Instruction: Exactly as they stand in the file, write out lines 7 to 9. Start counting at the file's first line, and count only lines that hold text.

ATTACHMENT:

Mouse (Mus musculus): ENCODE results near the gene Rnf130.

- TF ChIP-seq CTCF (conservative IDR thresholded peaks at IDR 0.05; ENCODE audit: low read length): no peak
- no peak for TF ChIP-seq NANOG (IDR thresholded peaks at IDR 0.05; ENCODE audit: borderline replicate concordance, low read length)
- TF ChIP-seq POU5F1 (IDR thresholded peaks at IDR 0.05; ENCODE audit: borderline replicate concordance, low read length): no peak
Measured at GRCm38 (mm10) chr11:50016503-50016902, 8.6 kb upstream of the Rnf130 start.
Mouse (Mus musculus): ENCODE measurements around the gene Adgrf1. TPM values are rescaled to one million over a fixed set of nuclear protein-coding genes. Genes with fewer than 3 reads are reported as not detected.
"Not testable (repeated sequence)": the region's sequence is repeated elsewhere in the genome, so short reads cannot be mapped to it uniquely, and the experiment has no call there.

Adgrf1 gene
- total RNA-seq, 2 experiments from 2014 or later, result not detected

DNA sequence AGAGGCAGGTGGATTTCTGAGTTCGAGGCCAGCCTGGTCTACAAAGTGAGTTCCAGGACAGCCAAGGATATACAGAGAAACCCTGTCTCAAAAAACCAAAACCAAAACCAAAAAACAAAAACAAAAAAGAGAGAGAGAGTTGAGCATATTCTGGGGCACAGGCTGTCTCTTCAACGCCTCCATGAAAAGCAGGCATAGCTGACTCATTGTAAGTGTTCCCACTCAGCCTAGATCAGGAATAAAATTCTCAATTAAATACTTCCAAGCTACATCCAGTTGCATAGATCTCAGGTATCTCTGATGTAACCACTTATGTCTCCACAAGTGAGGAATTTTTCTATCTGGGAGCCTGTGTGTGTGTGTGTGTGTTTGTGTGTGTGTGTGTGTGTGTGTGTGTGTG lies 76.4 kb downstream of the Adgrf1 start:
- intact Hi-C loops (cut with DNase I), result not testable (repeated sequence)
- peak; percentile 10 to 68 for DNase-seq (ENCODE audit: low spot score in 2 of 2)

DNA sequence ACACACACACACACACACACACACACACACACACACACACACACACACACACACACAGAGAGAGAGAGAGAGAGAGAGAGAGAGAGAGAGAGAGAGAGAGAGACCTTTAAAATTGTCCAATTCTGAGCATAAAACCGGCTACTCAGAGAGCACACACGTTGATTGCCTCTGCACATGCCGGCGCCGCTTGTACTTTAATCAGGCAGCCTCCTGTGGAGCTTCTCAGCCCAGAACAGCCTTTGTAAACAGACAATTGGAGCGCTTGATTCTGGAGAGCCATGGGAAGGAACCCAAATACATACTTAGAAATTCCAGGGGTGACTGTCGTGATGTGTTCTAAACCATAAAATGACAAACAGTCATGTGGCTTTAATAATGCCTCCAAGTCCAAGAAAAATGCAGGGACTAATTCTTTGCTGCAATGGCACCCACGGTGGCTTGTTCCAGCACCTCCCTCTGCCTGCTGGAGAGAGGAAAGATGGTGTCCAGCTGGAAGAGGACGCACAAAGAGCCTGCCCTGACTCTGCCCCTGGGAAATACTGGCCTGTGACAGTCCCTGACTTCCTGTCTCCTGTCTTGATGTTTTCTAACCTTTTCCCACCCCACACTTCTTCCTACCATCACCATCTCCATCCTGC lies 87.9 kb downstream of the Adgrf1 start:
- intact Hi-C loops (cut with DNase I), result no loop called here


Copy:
"Not testable (repeated sequence)": the region's sequence is repeated elsewhere in the genome, so short reads cannot be mapped to it uniquely, and the experiment has no call there.

Adgrf1 gene
- total RNA-seq, 2 experiments from 2014 or later, result not detected